High school seniors across the country are in a time of great uncertainty. Graduation celebrations, at this point, have been suspended. Many sporting seasons and championships have been cancelled. Many students have lined up their college admissions but may be uncertain if they will be moving to campus this summer, or if that will be delayed as well. Students hoping to save money are seeing jobs in the service industry reducing hours, or closing entirely. And many are being required to stay home in an effort to slow the spread of the Coronavirus.
One looming question is why does slowing the spread of the coronavirus matter? Many of us have heard that this only affects the elderly, so young people can be less worried. Or perhaps you have heard that people are more likely to get the seasonal flu. The problem with statements like these is that they fail to acknowledge a number of things. First, millions of people are vaccinated against the severe effects of the flu every year. And second, our healthcare system is generally prepared for “flu season” and the millions of patients who trickle in through the doors of our nations hospitals and clinics every year. The rate at which coronavirus is spreading through our population is requiring us to rethink the strategy that we are using to prevent infection.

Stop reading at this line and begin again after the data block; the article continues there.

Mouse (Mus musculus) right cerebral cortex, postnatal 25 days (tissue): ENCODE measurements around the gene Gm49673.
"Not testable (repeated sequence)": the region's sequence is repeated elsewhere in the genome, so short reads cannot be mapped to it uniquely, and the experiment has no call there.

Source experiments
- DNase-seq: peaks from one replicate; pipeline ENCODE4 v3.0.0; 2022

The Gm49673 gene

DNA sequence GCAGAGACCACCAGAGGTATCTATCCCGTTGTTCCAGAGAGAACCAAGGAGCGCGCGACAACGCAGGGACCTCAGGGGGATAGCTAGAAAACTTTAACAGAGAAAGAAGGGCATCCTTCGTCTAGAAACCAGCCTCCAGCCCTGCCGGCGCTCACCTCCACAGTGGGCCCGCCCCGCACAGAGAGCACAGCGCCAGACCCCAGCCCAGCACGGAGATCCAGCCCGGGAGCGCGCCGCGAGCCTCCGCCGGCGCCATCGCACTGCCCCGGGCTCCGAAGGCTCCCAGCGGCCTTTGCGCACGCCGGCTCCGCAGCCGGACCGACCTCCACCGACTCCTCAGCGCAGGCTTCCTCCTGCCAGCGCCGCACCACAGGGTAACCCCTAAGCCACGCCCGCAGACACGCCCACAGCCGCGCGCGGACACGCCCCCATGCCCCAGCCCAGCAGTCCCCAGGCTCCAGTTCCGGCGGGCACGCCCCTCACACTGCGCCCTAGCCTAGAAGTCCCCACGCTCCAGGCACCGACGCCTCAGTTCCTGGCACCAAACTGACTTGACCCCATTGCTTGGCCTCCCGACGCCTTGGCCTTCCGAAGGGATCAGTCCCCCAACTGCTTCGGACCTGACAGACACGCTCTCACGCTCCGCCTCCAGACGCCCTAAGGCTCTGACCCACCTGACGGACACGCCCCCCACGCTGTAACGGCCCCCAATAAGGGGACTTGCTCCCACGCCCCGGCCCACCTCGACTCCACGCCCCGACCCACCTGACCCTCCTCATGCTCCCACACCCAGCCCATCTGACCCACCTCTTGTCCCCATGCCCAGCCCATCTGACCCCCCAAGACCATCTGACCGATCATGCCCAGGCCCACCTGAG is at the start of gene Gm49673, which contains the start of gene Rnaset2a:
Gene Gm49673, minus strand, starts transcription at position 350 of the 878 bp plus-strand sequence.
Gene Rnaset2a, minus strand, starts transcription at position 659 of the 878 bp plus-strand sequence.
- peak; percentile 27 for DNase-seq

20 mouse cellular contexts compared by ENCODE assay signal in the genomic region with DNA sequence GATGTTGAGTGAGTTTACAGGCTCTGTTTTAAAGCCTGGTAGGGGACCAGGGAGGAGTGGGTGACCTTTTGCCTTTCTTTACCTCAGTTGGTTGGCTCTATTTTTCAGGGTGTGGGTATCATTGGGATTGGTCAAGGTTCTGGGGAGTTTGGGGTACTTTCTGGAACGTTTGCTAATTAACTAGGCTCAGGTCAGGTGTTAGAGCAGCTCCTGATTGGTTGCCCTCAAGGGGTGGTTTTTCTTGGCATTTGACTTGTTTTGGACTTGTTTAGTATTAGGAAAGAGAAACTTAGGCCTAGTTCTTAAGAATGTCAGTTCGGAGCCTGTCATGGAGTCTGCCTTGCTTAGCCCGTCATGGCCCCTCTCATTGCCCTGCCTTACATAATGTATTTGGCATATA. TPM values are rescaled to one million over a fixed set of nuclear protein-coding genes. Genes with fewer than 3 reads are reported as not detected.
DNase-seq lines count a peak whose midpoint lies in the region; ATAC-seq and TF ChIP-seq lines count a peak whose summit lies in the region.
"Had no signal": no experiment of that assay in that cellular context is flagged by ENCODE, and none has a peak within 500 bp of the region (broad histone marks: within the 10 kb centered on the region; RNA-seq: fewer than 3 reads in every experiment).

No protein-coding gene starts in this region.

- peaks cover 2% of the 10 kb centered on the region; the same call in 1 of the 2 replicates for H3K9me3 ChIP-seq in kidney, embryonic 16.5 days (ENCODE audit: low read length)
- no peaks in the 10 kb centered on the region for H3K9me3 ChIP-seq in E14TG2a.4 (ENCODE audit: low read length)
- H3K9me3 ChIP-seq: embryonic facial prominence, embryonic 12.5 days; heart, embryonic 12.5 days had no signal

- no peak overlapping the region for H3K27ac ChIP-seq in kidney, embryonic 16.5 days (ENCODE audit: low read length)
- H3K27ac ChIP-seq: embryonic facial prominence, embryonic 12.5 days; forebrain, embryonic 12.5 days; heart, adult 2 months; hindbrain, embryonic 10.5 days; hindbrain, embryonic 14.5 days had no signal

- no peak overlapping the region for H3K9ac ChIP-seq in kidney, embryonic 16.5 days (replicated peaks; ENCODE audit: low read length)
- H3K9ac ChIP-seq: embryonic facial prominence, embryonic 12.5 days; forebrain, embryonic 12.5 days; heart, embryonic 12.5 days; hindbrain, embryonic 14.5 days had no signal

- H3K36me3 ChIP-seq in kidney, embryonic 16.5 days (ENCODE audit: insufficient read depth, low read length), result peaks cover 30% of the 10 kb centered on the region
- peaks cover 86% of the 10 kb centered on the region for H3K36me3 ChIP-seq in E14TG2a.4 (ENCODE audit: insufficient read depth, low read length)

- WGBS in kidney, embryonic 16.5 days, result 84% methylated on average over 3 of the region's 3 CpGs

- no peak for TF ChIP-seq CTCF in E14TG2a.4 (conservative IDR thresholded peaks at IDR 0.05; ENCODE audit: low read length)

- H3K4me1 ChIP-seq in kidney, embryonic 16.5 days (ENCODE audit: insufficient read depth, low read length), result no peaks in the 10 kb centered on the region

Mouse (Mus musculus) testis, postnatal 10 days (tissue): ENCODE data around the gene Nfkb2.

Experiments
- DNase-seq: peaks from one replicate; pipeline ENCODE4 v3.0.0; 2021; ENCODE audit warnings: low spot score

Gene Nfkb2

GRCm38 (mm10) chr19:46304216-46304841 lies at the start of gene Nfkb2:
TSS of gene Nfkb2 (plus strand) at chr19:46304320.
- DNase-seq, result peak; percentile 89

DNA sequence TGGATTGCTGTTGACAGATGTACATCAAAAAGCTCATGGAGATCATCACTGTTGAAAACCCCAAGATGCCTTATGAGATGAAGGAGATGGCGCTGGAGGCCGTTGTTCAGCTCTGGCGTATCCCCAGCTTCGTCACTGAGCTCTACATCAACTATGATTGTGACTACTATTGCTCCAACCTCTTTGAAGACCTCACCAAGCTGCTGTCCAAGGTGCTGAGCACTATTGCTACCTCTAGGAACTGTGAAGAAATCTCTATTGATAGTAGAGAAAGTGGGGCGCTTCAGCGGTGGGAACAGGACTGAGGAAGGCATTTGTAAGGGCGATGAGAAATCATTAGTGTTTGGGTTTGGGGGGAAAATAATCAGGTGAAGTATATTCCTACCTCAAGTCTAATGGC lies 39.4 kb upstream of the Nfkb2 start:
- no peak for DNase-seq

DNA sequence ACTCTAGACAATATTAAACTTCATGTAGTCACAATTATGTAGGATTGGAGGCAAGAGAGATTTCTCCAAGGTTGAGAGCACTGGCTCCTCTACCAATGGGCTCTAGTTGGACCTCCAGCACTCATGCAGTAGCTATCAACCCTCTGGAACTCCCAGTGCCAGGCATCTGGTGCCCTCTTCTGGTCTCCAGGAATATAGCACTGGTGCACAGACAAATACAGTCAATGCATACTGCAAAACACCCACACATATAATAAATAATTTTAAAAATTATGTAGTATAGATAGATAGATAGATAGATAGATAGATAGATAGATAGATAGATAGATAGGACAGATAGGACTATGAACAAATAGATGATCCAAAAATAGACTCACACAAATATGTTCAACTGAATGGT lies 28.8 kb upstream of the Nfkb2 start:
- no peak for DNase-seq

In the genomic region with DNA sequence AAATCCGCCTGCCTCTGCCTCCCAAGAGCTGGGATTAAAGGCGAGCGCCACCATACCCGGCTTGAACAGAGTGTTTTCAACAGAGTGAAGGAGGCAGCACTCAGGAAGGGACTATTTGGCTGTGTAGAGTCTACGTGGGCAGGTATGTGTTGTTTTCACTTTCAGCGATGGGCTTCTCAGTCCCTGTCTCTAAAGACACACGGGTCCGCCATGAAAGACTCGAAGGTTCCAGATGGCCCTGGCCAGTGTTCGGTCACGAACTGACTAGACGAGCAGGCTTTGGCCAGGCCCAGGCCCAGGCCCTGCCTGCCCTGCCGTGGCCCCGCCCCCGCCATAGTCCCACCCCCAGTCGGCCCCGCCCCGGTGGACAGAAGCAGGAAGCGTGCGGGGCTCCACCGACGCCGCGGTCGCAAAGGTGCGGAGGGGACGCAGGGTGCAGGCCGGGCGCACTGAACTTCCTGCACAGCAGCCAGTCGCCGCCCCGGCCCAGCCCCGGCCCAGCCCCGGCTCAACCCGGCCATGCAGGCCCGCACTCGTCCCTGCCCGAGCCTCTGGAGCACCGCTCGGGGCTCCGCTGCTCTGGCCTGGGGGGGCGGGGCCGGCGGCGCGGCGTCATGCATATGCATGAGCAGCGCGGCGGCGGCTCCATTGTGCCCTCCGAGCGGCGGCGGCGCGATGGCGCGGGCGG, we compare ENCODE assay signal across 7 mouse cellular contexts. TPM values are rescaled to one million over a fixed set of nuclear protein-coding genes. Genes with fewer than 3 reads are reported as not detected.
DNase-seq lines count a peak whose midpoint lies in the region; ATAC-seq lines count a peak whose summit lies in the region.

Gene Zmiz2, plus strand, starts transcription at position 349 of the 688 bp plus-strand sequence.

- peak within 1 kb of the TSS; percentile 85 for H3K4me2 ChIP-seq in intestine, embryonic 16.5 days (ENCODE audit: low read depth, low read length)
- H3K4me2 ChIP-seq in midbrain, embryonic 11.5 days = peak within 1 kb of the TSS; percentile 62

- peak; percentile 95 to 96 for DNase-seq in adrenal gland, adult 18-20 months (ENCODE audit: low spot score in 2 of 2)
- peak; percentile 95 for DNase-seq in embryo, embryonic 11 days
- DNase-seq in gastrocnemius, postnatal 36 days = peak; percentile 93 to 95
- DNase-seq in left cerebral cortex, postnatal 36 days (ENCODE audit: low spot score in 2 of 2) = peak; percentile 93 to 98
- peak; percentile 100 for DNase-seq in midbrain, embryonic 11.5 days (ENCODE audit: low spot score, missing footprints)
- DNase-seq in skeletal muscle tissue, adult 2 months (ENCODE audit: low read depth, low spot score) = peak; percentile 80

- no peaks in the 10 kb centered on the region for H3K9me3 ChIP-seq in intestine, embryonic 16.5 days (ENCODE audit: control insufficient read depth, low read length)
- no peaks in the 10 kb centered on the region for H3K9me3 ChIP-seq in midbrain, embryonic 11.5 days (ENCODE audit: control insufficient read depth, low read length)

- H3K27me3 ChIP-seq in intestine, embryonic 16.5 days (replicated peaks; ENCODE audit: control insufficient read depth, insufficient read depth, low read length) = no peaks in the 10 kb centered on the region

Which brings us to our high school seniors who are now out of school. The 2020 seniors, already being dubbed “Gen C,” have a critical role to play. These young people graduated into communities who are sheltering in place. Communities working from home, or not working at all. Communities who are not celebrating spring with baseball and barbeques. “Gen C” has graduated into a world that requires increased vigilance and individual responsibility. The class of 2020 has graduated into a world where significant sacrifices must be made in the moment—like cancelling Prom and graduation—to protect the future. When I graduated high school, in 2003, I remember thinking about MY next steps, ME going to college, ME stepping into MY future. The class of 2020 is being required to think about the effect their behavior has on OTHERS: how does me staying home protect OTHERS? How does me avoiding sickness protect OTHERS? How does delaying gratification not, protect OTHERS in the future?
The class of 2020, in many ways, is being called upon by their country even before graduation. Restricting social activity now can reduce future infection rates. Taking steps to keep yourself healthy can help prevent others from getting sick. We can choose to use this crisis as a moment to teach young people about the role they play in their communities. Reminding them of the importance of working together and making sacrifices toward a common good. Encouraging them to be optimistic about the future but cognizant that there are times where we must exercise restraint. Internalizing the idea that they have the ability to affect the world in a very positive way could be a silver-lining to young people through this crisis. And if young people internalize that message showing kindness to others will be a natural consequence.